• amyotrophic lateral sclerosis;
  • epidemiology;
  • risk factors;
  • trauma

Background and purpose

Published reports on the association between amyotrophic lateral sclerosis (ALS) and trauma are controversial suggesting the need for a new case–control study done in a large population.


A case–control study was undertaken in Italy to assess this association. Cases were patients with newly diagnosed ALS from four population-based registries. For each case, two hospital controls were selected, matched for age, sex, and province of residence, one with a neurological (non-degenerative) disease and one with a non-neurological disease (other than orthopedic or surgical). Traumatic events (defined as accidental events causing injuries requiring medical care) were recorded with details on type, site, timing, severity, and complications. The risks were assessed as odds ratios (ORs) with 95% confidence intervals (CI), crude and adjusted for age, sex, education, interviewee (patient or surrogate), physical activity, smoking, alcohol, and coffee.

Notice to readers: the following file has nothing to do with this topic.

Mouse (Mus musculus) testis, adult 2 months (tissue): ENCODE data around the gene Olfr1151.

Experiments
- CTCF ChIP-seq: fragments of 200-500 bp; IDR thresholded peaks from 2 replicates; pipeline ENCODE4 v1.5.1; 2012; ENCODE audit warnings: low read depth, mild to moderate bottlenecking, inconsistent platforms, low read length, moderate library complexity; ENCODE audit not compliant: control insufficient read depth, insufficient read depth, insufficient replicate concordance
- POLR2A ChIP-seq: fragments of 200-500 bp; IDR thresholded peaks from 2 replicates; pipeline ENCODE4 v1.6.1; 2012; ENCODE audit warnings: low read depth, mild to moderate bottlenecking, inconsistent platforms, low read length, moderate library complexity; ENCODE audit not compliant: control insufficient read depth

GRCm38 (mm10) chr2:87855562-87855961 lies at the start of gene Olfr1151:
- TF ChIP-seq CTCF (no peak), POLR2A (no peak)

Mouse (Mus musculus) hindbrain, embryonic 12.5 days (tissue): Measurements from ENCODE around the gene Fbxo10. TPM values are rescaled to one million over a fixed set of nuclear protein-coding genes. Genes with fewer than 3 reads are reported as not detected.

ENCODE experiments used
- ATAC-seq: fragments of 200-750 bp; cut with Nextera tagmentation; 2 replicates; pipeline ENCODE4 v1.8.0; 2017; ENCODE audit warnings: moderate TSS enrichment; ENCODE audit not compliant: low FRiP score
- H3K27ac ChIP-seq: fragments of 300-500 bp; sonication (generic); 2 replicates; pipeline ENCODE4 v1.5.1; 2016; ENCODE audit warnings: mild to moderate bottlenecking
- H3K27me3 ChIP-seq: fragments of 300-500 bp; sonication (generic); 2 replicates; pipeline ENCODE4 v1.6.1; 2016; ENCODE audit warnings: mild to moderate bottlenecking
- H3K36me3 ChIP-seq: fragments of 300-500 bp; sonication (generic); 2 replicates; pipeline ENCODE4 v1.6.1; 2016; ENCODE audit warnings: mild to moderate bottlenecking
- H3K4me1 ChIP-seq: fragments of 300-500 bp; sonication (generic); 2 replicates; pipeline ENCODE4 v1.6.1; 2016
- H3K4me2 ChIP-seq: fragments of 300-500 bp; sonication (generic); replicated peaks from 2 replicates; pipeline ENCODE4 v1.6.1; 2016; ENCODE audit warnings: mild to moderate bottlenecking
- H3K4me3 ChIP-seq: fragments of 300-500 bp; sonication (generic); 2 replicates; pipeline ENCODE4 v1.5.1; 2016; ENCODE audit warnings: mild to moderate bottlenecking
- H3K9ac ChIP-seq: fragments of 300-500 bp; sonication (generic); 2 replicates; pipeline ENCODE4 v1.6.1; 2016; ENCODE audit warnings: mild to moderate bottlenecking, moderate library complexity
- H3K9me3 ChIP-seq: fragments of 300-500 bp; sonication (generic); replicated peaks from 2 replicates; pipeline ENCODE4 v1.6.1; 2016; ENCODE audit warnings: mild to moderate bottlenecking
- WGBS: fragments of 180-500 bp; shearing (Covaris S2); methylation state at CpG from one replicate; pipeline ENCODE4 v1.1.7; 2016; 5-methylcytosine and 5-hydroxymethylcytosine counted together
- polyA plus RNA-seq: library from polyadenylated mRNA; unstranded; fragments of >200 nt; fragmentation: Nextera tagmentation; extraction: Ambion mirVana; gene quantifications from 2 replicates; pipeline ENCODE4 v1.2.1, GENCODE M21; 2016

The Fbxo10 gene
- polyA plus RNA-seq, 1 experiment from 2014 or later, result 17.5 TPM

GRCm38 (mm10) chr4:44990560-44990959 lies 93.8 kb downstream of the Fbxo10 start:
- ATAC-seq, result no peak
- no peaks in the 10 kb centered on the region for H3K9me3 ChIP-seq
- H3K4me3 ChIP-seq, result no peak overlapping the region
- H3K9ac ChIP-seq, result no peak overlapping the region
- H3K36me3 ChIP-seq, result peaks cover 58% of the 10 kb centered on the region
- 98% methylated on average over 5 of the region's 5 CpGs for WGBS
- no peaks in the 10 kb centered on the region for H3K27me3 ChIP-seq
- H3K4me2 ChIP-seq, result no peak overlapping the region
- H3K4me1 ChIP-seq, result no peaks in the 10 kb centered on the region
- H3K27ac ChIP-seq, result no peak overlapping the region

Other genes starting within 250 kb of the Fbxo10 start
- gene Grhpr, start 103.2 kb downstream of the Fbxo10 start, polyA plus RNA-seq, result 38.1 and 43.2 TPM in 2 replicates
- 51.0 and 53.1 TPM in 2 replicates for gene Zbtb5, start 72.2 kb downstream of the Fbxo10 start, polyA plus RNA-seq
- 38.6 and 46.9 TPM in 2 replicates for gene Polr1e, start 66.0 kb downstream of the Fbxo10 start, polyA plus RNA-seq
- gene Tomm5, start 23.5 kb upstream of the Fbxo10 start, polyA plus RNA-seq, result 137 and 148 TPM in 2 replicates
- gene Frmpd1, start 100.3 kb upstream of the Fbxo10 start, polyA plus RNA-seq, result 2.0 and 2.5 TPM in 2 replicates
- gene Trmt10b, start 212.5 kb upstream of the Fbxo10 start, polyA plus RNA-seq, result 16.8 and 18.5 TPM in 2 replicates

The study population comprised 377 patients in each of the three groups. One or more traumatic events were reported by 225 cases (59.7%), 191 neurological controls (50.7%), and 179 non-neurological controls (47.5%) (P < 0.01) (OR 1.63; 95% CI 1.25–2.14) (P < 0.01). The ORs were 3.07 (95% CI 1.86–5.05) for patients reporting 3+ traumatic events and 2.44 (95% CI 1.36–4.40) for severe traumatic events. The ORs remained significant when the analysis was limited to events that occurred 5+ and 10+ years before ALS onset, to incident ALS, and direct informant.


Antecedent trauma, repeated trauma, and severe trauma may be risk factors for ALS.